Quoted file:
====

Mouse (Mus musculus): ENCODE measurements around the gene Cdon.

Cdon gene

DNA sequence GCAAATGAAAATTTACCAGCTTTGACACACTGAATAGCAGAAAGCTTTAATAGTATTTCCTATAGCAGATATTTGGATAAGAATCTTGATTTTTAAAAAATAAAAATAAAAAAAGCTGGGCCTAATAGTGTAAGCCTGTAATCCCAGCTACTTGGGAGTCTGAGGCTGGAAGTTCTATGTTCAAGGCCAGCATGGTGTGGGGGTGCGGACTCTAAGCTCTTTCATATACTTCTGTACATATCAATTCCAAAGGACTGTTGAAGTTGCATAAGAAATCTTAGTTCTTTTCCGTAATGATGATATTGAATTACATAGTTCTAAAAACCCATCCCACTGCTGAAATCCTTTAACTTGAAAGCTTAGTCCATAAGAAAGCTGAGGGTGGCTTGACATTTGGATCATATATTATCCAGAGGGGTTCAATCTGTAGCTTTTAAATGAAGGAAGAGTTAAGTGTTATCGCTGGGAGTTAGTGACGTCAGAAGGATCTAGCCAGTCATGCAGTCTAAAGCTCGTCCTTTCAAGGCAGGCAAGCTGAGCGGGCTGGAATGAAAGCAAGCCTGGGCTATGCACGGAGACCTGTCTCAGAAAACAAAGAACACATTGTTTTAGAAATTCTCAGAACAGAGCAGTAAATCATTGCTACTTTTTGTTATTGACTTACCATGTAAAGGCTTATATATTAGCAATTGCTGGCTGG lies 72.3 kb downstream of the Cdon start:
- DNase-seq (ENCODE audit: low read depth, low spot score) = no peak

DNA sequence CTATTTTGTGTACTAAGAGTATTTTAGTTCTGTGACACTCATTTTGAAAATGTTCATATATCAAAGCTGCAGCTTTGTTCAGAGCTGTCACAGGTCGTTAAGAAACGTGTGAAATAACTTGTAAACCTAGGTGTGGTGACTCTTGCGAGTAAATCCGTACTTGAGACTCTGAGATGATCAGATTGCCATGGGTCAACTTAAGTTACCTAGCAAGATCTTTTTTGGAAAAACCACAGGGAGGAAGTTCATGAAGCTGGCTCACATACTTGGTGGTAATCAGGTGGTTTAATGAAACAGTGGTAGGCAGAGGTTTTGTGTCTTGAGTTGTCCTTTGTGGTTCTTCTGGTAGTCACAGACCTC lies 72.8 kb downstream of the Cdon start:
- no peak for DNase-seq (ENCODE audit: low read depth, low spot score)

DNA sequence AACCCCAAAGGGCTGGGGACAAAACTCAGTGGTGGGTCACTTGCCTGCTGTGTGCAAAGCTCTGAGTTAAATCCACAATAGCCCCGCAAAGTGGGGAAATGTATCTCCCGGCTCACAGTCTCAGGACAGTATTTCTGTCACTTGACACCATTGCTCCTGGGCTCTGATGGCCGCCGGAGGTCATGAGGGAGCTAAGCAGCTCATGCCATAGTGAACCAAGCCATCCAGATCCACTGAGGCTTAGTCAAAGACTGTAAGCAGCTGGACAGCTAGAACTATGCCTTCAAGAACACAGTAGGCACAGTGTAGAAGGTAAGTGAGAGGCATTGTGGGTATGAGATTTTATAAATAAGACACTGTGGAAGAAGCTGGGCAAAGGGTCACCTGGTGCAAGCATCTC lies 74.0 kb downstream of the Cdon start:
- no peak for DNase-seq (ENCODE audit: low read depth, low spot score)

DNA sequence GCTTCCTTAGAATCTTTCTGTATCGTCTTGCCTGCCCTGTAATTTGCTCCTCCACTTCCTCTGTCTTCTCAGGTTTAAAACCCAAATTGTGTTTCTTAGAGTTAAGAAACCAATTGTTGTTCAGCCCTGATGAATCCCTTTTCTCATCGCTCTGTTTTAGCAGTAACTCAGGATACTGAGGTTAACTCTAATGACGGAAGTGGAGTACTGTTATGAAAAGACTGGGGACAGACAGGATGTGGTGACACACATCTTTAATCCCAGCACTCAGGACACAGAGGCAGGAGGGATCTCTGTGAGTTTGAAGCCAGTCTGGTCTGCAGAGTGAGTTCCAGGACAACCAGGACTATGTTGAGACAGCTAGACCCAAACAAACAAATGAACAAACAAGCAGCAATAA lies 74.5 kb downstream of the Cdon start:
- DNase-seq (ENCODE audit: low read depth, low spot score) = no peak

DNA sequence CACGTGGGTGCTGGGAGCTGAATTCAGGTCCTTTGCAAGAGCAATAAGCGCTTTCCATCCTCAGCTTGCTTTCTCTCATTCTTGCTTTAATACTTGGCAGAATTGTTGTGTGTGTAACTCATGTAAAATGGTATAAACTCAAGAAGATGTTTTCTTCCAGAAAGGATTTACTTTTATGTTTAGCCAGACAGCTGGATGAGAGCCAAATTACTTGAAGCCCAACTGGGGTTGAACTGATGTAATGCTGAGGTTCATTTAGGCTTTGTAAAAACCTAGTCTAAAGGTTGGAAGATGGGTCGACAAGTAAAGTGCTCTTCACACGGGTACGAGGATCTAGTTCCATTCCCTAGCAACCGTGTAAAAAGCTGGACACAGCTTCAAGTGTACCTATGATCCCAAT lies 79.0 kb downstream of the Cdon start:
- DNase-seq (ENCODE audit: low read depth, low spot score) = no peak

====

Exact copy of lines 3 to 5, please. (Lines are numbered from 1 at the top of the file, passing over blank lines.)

DNA sequence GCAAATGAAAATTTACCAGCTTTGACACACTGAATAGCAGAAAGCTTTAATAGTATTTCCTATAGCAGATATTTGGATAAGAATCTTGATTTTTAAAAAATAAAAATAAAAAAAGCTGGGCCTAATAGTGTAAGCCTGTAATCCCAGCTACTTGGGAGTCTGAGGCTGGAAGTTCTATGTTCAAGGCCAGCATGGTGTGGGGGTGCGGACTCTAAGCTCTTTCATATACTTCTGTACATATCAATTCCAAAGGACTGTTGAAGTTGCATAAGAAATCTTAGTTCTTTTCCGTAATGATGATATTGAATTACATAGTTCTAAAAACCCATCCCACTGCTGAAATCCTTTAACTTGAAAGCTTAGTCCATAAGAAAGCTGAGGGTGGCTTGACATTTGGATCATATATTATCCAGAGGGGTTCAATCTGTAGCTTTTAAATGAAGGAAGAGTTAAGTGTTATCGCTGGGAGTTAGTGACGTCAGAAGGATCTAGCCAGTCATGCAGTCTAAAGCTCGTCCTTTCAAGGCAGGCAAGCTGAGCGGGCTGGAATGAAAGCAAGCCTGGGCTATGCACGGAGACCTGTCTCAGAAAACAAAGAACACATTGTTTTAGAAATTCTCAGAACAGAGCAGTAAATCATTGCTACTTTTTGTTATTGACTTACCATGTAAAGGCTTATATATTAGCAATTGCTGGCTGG lies 72.3 kb downstream of the Cdon start:
- DNase-seq (ENCODE audit: low read depth, low spot score) = no peak

DNA sequence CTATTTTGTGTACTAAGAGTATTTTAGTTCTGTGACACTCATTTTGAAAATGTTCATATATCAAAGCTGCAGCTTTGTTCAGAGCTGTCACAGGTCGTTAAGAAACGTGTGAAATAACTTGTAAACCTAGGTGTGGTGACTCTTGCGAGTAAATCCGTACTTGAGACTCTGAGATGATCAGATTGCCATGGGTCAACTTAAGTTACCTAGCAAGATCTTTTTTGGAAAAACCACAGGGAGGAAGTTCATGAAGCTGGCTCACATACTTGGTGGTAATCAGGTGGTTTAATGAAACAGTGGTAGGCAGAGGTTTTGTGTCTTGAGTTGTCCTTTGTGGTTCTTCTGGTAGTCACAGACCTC lies 72.8 kb downstream of the Cdon start: